The trio of holes from the fourth are of the very highest order. The first is a par four and requires a good drive before a demanding approach to a green that slides off to the right. The fifth is a wonderfully sculptured par three across a valley of heather to a wickedly sloping green and the sixth must rank as one of the best holes I've ever played. It's a snaking par five where everything can be seen from the tee as it urges you to bite off a little bit too much. The long and two-tiered green is well protected and is a superb ending to a fabulous golf hole.
The 11th is a classic heroic hole with a narrow, mounted green and the 12th is a fine hole too. The 13th is a simple but effective par five and the par three that follows is exceptional and requires the player to shape a draw into the green. Holes 15 and 16 are both very strong par fours that dog-leg to the right, the former being the best. And whilst the final two holes on the New course don't match the Old for difficulty the final shot of the day into the last hole is one that will be remembered for a long time.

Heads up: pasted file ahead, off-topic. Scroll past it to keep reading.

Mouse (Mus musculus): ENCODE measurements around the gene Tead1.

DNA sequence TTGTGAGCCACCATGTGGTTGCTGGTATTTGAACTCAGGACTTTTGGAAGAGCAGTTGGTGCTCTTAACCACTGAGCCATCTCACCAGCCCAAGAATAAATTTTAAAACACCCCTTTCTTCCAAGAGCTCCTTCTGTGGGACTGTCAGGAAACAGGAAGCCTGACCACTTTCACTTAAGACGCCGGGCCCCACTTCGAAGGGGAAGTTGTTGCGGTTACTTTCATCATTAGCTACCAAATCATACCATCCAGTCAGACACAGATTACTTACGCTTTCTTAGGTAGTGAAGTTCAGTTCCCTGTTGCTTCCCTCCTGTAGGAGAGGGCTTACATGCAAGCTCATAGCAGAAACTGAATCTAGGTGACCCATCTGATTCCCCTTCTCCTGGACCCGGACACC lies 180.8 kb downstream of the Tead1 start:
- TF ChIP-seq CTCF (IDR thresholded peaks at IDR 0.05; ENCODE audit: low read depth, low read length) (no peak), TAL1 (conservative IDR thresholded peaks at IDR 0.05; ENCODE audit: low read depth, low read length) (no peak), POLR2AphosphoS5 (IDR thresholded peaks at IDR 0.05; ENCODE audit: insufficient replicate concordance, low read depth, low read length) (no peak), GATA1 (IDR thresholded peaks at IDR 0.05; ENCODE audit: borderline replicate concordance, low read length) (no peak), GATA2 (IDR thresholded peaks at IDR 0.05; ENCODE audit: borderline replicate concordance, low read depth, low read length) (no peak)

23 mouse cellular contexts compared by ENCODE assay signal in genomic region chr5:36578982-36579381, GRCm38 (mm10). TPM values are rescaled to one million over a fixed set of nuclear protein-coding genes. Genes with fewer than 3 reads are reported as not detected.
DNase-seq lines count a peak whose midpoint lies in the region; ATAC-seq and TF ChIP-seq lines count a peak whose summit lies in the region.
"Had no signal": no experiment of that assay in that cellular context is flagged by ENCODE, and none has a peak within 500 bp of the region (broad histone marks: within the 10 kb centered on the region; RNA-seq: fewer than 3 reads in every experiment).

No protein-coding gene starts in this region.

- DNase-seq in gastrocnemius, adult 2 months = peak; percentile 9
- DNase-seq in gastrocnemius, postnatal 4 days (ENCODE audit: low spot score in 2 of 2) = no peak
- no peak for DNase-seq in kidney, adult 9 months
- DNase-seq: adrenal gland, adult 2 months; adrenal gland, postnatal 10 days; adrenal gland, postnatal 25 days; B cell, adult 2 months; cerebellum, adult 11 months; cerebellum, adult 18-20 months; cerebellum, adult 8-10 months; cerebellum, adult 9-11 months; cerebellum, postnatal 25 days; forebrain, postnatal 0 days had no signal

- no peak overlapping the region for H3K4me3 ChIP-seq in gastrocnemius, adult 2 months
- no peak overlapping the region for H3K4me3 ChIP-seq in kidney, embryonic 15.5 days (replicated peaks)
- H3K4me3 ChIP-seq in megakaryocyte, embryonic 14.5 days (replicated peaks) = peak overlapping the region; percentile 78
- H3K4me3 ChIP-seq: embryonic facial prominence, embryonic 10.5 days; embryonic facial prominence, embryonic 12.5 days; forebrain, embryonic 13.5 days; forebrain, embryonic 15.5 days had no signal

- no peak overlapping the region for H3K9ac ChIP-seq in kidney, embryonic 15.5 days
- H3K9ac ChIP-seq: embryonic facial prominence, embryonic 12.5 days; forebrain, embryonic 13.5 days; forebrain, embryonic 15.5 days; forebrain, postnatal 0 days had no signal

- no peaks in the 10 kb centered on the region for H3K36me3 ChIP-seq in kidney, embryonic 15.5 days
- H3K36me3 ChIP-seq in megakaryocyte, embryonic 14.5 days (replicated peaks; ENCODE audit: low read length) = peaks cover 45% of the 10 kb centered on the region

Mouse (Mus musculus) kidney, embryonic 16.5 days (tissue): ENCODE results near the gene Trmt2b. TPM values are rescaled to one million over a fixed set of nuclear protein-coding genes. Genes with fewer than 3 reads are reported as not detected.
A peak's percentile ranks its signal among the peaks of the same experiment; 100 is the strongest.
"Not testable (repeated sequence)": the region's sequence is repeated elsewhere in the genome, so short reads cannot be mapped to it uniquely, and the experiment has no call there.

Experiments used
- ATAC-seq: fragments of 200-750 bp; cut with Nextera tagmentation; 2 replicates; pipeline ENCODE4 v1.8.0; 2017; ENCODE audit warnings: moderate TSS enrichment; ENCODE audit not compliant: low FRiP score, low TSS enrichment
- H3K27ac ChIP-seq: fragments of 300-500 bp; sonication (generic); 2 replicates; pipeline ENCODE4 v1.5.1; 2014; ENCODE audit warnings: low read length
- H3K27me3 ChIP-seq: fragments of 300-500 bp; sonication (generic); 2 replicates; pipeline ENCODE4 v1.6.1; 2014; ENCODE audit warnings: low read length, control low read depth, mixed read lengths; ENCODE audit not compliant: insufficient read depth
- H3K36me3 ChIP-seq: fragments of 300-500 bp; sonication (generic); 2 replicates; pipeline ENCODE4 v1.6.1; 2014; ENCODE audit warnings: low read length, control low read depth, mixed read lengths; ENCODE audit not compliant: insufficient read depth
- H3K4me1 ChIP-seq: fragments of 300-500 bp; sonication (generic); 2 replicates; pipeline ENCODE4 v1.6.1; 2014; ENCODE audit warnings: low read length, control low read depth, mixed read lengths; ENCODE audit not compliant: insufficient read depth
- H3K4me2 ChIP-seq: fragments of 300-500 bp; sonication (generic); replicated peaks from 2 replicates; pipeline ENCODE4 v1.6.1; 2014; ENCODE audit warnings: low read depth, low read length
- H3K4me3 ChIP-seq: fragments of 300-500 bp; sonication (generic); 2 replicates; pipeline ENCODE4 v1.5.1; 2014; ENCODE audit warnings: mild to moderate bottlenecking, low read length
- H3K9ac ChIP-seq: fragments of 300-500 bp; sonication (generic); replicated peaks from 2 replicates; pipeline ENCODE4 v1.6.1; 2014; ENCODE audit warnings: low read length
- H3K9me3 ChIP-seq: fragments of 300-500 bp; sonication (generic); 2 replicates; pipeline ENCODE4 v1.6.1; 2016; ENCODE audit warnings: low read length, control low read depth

Ed is the founder of Golf Empire – click the link to read his full review.
I think the closing hole on the New is the weakest of the 18, a tame short par five with hideous anti-social Leylandii conifers shielding the practice ground down the left... it's not Sunningdale's finest hole IMO.